January 26, 1766 Journal Entry
“Fine morning, warm and pleasant; observed a plum-tree in full blossom; here I saw many pine-trees, that had lately been cut down, and though 18 inches in diameter, they were the greatest part sap; I counted their years growth, and found some to be about 50, some 40, and others 30, but one large tree two foot in diameter, had only four inches of sap, and I counted 130 years growth or red circles; here was a well dug on declining ground, the water, which was sweet, rose to within 5 or 6 foot of the surface of the ground, at the distance of 100 yards from the river, and perhaps eight foot above it.
“We rowed four miles down the river to Dunn’s Island, which Lord Adam Gordon has petitioned for; it contains about 1500 acres more or less of good swamp, and some hammock. We then took the right-hand creek up to Dunn’s lake, observing much good swamp on both sides, the creek being generally 150 yards broad, and two fathom deep; on the west side there is two points of low land, which comes close to the creek: About noon we entered the lake, whose general course is N.W. and S.E. and about 15 miles long, the upper end turns towards the east: We encamped on the north side in a cypress-swamp, part of it marshy, its bank next the lake was a foot above the water, but back was lower until the pine-lands began within half a mile; this north side is generally a narrow cypress-swamp to the pines, widening a little in some branches.”
January 28, 1766 Journal Entry
“Fine morning; set down Dunn’s lake, the west side of which is generally pine-land, but at the head westward are some very good swamps, which hold generally down the river; squire Roll claims all the north or north-east side from his town to the head of the lake; from the lower end of which ‘tis reckoned 13 miles to the river, thence down to Roll’s 4; on the west side of the river is a very rich extensive marsh, which colonel Middleton claims; about one o’clock we arrived at Charlottenburgh, Roll’s town, and staid all night.”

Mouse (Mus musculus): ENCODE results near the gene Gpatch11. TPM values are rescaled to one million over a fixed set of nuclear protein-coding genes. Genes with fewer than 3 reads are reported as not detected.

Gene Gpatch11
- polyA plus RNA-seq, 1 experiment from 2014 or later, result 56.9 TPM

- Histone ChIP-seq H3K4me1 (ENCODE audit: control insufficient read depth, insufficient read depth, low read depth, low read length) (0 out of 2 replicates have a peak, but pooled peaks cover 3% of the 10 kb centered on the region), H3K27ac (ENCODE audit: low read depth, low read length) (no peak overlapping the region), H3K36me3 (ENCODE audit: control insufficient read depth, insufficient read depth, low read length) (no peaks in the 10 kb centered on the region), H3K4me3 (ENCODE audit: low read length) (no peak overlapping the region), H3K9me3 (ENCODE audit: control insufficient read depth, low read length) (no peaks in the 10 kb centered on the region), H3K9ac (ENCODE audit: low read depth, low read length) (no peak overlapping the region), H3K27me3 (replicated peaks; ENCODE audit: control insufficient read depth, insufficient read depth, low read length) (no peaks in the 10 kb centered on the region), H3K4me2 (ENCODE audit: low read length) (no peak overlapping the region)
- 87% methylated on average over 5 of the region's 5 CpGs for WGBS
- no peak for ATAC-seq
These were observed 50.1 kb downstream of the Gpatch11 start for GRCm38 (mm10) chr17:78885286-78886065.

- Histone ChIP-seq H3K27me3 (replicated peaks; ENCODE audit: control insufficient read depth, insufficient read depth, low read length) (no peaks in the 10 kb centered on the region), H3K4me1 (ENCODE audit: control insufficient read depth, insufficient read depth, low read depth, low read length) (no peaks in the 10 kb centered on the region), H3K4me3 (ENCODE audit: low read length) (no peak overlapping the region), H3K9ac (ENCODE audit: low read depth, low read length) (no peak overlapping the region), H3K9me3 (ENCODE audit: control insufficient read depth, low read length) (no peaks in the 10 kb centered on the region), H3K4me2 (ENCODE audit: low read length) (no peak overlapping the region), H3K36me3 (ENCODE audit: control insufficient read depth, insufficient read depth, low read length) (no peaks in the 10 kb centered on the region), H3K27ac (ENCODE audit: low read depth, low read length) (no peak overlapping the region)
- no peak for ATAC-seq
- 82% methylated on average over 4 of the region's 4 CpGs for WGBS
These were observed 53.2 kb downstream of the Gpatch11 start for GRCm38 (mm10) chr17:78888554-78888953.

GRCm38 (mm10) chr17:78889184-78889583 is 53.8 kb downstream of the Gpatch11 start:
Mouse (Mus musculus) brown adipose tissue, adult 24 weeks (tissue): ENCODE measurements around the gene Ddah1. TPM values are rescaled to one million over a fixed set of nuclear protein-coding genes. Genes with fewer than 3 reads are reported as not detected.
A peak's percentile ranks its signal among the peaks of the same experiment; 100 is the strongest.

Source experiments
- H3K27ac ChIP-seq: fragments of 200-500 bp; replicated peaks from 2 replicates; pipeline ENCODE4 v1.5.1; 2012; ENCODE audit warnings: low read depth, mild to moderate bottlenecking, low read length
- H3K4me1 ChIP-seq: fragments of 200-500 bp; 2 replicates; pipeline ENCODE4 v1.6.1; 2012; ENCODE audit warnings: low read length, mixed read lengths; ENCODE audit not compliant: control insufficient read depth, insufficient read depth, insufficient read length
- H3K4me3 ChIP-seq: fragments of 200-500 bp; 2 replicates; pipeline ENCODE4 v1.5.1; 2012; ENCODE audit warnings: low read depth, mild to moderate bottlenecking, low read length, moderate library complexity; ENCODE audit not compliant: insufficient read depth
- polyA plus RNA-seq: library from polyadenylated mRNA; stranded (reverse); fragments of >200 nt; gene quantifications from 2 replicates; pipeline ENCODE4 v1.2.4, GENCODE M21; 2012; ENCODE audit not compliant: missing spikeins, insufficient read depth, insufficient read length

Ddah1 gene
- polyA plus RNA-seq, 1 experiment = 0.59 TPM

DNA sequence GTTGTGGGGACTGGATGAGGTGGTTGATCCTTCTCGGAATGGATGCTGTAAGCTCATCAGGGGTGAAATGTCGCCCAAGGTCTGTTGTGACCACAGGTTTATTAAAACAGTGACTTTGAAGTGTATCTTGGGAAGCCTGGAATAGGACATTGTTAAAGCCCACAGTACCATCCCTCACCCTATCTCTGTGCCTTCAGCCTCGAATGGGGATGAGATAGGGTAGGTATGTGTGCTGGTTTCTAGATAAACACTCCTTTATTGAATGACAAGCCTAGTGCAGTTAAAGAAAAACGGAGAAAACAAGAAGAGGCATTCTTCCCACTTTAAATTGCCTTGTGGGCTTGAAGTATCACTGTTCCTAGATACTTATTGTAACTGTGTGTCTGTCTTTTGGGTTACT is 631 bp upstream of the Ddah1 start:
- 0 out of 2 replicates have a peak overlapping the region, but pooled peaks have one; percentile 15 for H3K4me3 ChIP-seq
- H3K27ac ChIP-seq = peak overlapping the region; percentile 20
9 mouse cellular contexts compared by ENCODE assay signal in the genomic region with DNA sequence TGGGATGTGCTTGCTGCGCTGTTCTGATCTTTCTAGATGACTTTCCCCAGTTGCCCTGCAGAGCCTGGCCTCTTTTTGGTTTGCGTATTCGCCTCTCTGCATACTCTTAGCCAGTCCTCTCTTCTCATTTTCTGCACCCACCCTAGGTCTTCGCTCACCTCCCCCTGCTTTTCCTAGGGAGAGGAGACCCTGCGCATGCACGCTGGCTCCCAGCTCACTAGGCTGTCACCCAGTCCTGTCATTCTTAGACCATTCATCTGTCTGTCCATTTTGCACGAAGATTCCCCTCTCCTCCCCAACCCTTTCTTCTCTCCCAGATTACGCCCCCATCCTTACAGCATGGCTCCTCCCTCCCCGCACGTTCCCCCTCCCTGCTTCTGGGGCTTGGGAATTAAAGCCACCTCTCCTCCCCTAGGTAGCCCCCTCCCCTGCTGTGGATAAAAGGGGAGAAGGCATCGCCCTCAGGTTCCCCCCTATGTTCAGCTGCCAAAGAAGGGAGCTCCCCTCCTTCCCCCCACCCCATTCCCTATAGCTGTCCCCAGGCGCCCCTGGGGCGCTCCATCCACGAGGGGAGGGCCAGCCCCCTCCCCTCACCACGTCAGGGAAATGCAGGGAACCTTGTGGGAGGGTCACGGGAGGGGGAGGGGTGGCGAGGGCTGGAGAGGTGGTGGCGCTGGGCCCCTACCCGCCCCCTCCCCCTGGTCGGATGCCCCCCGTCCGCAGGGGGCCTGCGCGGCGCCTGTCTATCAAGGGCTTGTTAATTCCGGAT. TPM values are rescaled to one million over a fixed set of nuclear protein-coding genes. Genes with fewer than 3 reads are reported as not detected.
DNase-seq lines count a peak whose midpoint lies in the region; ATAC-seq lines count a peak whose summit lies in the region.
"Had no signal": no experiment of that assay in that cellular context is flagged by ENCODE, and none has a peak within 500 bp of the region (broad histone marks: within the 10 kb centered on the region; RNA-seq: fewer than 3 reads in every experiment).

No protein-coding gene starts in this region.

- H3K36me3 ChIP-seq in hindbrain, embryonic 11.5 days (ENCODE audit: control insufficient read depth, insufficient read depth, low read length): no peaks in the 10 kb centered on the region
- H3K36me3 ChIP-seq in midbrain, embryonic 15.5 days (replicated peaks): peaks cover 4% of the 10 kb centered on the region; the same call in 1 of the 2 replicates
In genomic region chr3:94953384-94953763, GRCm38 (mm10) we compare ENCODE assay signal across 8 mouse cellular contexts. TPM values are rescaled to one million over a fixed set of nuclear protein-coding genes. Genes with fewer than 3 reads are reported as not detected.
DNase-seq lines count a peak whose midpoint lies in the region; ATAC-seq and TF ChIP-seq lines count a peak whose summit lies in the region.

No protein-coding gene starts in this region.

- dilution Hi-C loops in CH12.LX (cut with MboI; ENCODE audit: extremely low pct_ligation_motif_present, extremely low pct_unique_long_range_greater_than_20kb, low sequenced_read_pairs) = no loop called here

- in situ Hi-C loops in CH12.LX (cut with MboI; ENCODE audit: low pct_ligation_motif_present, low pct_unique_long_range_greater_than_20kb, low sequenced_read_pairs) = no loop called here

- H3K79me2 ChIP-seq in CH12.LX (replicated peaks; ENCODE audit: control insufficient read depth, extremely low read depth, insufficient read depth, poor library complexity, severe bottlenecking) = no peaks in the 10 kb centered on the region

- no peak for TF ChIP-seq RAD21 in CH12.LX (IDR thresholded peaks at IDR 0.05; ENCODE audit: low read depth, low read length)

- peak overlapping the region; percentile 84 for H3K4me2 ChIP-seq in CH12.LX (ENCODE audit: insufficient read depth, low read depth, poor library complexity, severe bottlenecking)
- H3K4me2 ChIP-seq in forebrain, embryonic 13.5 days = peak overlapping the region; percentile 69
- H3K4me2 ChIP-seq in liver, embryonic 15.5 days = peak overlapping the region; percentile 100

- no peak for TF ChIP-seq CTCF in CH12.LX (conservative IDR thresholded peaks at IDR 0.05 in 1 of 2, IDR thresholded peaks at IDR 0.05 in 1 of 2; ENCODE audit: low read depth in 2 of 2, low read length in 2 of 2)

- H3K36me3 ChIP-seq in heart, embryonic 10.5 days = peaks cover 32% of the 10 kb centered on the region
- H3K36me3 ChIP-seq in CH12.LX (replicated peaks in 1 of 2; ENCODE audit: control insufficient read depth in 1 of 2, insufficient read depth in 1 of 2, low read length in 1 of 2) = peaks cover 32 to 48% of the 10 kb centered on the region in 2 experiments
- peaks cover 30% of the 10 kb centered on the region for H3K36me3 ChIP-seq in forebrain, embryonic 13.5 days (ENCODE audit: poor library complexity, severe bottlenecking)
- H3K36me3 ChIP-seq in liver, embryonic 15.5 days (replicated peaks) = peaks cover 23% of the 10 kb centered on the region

Bartram, William. Annotated by Francis Harper. Travels in Georgia and Florida, 1773-74; a report to Dr. John Fothergill. Annotated by Francis Harper. Transactions of the American Philosophical Society, n.s., Vol. XXXIII, Pt. II. Philadelphia, PA, 1943.
Florida History Online “John Bartram’s Travels on the St. Johns River, 1765-1766.” May 2013.
Bartram, John. Diary of a Journey through the Carolinas, Georgia, and Florida, from July 1, 1765, to April 10, 1766, annotated by Francis Harper. Transactions of the American Philosophical Society, n.s., Vol. XXXIII, Pt. I. Philadelphia, PA, 1942.
Florida History Online. New World in a State of Nature; British Plantations and Farms on the St. Johns River, East Florida 1763-1784. May 2013
Bruce, F.W. Assistant Engineer, US Army Corps of Engineers. St. Johns River to Lake Harney, Florida. 1908. The Portal to Texas History. University of North Texas. Nautical Chart of the St. Johns River.
Florida Museum of Natural History. Florida Naturalists. William Bartram. Book of Travels. May 2013